Drones can do just about anything, from delivering coffee to shooting Hollywood movies. And over the latest fire season (and over the past few years, too), they proved to be a critical tool in wildland firefighting.
More than 6 million acres of forest burned this year, across the nation. California had an especially brutal year, as nearly 2.5 million acres have burned in the state through early November. That’s nearly double the amount that burned on average over the past five years, according to CalFire, the state’s fire agency. Among the largest burns were the Dixie fire, which began in July and lasted more than three months.
The fire season has been brutal for a number of factors, including lack of rain. Some experts suggest that strict rules around prescribed burns may also be a hindrance. But there is a relatively new factor coming into play that could help make subsequent fire seasons less destructive: drones.
Flying drones equipped with infrared cameras and ignition payloads are being used for wildland firefighting these days. And in a recent episode of the Federal Aviation Adminstration’s “The Air Up There” podcast, ‘FAA drone guy’ Kevin Morris and co-host Talisa White discussed how drones are critical in fighting wildfires, along with Mike Sheldon, an air traffic security expert for FAA, Dirk Giles, the Forest Service’s drone program manager, and Pete York, a CAL FIRE captain.
For the National Forest Service, drone use began back in 2015.
“Since then, we’ve seen nothing but an incredible growth rate,” Giles said in the pocast. “If you really looked at, like, that 2015 timeframe, just the platform that we were using versus what we’re using now — increasing endurance, better sensors that are integrated into the airspace — it’s an incredible tool to heighten the situational awareness of on-the-ground decision makers right now.”
Giles said his unit comprises 65 drone operators.
Lighting fires with drones to contain fires
The Forest Service is also experimenting with various payloads such as aerial ignition modules, which can be used to help firefighters control the intensity of the burn.
“If we can back it down nice and neat, it’s nice and easy.” Giles said. “It’s a surface fire instead of what we call a crown fire where — if you got fire at the base of a hill — it’s going to run up and just kill everything in its path.”
Managing fires this way also provides a longer-term benefit than just fighting the fire.
“It’s easier on the ecosystem, it’s easier in the landscape,” Giles said. “And then post-fire, we’re not dealing with erosion issues or emergency stabilization of soils near critical watersheds.”
Firefighters have routinely done aerial ignitions from helicopters for decades. But a human life flying directly near a fire poses its own risks.
Besides taking a human out of harm’s way, managing fires this way has other benefits versus using helicopters.
“(We can be) a little bit more surgical and strategic of where we’re adding fire, how much fire we’re putting on the ground,” he said. “We’re also opening up opportunities to not just fly during day, but we can now fly at night or in the middle of an inversion due to the infrared cameras that were utilized, so it’s really opened up our operational capability from just during the day to around the clock.”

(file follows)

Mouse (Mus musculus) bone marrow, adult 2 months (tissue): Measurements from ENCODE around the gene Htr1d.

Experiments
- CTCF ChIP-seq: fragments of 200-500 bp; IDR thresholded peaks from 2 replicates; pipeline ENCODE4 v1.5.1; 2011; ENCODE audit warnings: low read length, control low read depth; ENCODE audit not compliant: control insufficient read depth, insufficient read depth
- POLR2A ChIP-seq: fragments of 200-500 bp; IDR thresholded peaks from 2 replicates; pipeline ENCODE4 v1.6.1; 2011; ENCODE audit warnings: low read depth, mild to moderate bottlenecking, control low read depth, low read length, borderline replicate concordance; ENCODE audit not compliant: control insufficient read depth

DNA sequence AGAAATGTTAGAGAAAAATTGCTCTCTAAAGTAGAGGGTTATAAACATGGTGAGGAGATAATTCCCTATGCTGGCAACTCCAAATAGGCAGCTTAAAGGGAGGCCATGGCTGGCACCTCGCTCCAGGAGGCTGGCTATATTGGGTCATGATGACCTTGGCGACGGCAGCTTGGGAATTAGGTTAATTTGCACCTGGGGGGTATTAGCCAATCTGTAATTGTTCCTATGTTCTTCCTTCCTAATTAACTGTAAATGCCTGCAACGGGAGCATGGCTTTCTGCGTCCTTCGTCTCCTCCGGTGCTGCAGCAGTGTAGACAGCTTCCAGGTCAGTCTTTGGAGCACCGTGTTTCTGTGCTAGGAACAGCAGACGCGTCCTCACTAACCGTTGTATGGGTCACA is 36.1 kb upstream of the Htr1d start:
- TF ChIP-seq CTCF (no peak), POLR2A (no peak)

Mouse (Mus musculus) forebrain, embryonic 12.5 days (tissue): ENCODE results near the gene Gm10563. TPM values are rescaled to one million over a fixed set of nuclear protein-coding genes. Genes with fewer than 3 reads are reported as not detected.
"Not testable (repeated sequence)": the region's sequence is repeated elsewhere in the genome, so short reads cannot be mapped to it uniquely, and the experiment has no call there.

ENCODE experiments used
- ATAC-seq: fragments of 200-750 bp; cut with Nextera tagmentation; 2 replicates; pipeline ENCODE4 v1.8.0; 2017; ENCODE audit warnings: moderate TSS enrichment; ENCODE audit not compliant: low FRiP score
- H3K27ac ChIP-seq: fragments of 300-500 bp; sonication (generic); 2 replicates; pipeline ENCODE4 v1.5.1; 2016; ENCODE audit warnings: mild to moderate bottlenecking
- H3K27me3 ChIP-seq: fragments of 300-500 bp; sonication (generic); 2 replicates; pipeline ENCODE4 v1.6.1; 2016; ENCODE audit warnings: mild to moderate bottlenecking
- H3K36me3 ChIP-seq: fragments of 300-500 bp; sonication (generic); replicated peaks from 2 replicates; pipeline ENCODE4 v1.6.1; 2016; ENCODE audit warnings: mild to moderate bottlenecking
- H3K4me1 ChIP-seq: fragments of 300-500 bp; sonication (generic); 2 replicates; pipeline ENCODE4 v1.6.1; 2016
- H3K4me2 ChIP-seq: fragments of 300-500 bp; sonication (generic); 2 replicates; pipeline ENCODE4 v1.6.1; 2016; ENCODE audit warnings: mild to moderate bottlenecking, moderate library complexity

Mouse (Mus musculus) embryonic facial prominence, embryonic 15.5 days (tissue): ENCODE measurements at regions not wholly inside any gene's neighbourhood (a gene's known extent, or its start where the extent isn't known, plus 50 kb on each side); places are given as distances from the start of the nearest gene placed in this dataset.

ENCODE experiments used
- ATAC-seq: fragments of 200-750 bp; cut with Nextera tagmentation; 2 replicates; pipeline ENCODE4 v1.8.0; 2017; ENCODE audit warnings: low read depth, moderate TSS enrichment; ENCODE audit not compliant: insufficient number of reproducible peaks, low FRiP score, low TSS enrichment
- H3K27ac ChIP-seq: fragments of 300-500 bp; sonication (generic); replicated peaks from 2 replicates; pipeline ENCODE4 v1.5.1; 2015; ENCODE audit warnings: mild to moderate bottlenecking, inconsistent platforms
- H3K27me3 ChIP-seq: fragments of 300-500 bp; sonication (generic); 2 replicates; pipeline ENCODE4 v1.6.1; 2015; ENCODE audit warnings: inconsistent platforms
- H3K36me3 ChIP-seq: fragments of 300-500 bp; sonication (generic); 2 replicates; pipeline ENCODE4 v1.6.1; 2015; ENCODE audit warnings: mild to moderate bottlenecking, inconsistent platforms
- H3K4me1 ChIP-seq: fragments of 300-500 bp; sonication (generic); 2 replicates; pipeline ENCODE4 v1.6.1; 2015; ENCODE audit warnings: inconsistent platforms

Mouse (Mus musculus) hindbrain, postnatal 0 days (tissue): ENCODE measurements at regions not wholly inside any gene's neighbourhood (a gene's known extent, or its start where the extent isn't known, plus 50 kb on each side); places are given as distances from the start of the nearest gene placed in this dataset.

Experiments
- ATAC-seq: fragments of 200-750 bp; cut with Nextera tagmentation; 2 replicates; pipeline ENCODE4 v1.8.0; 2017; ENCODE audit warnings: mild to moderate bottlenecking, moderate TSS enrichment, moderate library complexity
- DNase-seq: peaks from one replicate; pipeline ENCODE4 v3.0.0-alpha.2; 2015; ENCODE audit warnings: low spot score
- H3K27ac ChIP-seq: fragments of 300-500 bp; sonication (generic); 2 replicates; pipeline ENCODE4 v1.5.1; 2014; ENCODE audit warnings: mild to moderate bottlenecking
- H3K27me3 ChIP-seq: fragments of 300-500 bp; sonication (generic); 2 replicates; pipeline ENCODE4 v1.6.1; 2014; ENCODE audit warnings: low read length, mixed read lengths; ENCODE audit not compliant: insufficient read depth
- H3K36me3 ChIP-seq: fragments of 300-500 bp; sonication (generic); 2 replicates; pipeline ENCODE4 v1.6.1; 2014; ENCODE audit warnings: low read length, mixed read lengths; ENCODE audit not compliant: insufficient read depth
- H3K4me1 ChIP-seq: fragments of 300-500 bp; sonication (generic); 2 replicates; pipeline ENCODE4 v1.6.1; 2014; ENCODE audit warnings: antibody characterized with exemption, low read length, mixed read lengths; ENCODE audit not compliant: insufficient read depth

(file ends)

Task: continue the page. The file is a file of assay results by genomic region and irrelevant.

Giles added that there have been four helicopter accidents within that prescribed fire mission profile with 16 employee fatalities over a course of eight years.
Gathering wildland firefighting insights via drones
Drones are also used to gather real-time, aerial data about fires. Infrared aerial imagery is particularly relevant, as it allows firefighters to see through smoke.
Bbeing able to launch a UAS from the fire line with the decision-makers, the person responsible for that piece of line, and be able to give them direct information and show them exactly what the fire is showing, and the fire’s behavior — and do this both day and night, in heavy smoke conditions when the manned aviation assets aren’t available to fly — it’s vital, it gives them really good insight into what’s going on before they engage in areas they might not have better intel for,” CAL FIRE captain York said.
More about flying drones over fires
To accompany its podcast, the FAA published an extensive guide on its Medium website, which I recommend checking out if you’re interested in learning more.
As for you trying to get into drones for wildland firefighting, leave it to the professionals. For most people — flying a drone near or over an active wildfire is illegal. Use of drones for wildland firefighting or near fires is only legal with FAA approval.
In fact, even Giles’ Forest Service UAS team still requires individual approval from the FAA. This year, alone, the group has requested more than 80 emergency authorizations from the FAA through the Special Government Interest process, according to the FAA.
About the Air Up There podcast
The FAA’s episode on wildland firefighting was Season 3, Episode 6 of the FAA’s ongoing “The Air Up There” podcast series. Earlier drone episodes this year have included a June 2021 episode all about drone entrepreneurship. And in a May 2021 episode, the FAA’s Dominique Gebru covers everything you need to become a certified drone pilot, as well as the dos and don’ts of drone flying from FAA drone expert, Danielle Corbett.
Looking for even more drone-related podcasts in your ears? Check out my guide to the best drone podcasts.